Comparisons are bound to be made between the recent space flight of American astronaut Sally K. Ride - America's first woman in space - and the Soviet Union's two space women, Valentina Tereshkova and Svetlana Savitskaya.
But if anything useful is to be learned, the comparison must be fair. It must contrast the realities of these events and not the myths that have been incidentally and deliberately wrapped around them.
The Soviets seek a purely chronological comparison: ''Ours were first!'' And they were. Valentina Tereshkova, the world's first woman in space, was launched on June 16, 1963. This was nearly 20 years to the day before the blastoff of America's Space Transportation System 7 (STS-7), with its five-member astronaut team aboard the shuttle Challenger.
That ''first,'' however, has become so enshrouded with myth that it's often difficult to separate fact from fiction. For Soviet propagandists, the flight was used to tout the ''equality of Soviet women under socialism.'' That early space flight led millions of people in the West to believe exactly that.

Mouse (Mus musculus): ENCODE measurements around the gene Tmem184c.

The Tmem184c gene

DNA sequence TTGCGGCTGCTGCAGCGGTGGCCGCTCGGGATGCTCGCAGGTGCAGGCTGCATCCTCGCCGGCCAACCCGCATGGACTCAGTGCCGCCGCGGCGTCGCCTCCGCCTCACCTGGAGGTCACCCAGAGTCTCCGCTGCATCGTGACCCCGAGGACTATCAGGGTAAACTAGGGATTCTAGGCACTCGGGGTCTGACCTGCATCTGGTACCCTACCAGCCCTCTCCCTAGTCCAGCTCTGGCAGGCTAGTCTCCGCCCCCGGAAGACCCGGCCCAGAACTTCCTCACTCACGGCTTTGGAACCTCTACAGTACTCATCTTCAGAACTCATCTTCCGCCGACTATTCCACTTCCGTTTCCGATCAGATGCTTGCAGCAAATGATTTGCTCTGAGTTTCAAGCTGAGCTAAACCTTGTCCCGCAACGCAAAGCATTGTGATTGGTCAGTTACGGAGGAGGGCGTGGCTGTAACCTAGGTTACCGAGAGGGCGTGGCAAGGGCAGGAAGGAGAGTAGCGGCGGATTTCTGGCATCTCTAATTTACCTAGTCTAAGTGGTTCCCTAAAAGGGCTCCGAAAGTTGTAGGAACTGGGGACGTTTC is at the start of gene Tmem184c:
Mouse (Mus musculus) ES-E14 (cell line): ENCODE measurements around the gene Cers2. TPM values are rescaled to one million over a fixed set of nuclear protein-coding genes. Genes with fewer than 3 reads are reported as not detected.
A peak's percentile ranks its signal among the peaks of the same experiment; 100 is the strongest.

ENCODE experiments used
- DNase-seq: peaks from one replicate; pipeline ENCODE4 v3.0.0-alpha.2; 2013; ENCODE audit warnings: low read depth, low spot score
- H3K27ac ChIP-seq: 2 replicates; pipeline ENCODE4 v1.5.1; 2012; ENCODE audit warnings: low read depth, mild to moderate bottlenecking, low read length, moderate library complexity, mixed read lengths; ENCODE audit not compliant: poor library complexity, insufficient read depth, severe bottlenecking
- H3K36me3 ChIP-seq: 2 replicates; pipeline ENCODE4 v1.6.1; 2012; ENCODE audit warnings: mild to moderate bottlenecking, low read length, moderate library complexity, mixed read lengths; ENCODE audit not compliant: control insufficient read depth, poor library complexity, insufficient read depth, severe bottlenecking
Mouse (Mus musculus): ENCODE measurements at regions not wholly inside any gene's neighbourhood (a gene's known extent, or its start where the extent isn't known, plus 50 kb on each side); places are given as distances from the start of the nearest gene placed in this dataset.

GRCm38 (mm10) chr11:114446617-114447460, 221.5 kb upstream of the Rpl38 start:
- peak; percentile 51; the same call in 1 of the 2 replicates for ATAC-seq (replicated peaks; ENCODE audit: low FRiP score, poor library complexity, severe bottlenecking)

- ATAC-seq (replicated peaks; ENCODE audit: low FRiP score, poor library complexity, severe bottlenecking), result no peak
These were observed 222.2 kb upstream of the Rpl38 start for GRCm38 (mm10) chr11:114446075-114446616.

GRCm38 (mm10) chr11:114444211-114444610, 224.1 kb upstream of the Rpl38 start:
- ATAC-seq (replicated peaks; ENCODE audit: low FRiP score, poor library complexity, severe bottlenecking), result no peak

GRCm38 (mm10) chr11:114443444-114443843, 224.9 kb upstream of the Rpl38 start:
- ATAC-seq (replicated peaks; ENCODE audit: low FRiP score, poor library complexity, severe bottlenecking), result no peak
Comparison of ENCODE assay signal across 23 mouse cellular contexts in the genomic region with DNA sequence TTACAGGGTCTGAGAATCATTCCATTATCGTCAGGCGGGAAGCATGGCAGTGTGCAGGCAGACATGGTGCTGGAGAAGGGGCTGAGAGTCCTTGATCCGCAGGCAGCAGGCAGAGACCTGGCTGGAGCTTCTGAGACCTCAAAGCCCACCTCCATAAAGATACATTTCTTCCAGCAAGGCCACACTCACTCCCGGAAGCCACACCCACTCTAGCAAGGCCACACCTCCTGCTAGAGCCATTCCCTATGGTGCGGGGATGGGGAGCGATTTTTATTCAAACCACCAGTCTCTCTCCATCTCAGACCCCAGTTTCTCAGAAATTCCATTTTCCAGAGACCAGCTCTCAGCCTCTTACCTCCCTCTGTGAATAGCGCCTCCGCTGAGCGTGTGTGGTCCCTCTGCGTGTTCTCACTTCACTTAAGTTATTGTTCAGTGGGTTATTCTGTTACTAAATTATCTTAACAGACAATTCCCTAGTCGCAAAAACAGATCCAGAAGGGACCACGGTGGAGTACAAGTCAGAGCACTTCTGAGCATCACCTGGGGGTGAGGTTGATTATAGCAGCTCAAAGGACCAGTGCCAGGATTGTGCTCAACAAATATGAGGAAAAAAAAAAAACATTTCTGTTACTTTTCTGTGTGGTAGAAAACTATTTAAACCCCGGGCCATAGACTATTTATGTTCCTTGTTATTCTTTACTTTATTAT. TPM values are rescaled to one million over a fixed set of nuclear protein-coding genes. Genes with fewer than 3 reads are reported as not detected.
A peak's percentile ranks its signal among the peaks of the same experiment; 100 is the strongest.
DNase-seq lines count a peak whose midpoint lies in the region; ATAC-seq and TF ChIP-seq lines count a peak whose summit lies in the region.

Then-Prime Minister Nikita S. Khrushchev had decreed that the woman cosmonaut must be a distinctly ''ordinary'' Russian girl. And so she was: Mrs. Tereshkova was an assembly-line worker in a textile factory when she was picked, with three others, to prepare for the flight. Once she flew, the other three were expelled from the space program as superfluous. She, in turn, took her expected place as a touring exhibit of Soviet culture, giving speeches and cutting ribbons forevermore.
The male cosmonauts had always regarded her with a mixture of condescension and contempt. ''They hate me, you know,'' she openly confided to foreign visitors at a reception. Her success had cast a shadow over their machismo, since if a factory girl from Yaroslavl could make it into orbit, what was so tough about space flight?
Such attitudes probably had a lot to do with a plethora of disparaging rumors about her behavior in space.
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